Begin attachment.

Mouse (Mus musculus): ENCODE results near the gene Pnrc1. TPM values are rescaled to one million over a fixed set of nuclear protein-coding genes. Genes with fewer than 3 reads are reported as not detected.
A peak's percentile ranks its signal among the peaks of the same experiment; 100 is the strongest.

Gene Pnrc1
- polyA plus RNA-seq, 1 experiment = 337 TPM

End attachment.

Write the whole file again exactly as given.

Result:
Mouse (Mus musculus): ENCODE results near the gene Pnrc1. TPM values are rescaled to one million over a fixed set of nuclear protein-coding genes. Genes with fewer than 3 reads are reported as not detected.
A peak's percentile ranks its signal among the peaks of the same experiment; 100 is the strongest.

Gene Pnrc1
- polyA plus RNA-seq, 1 experiment = 337 TPM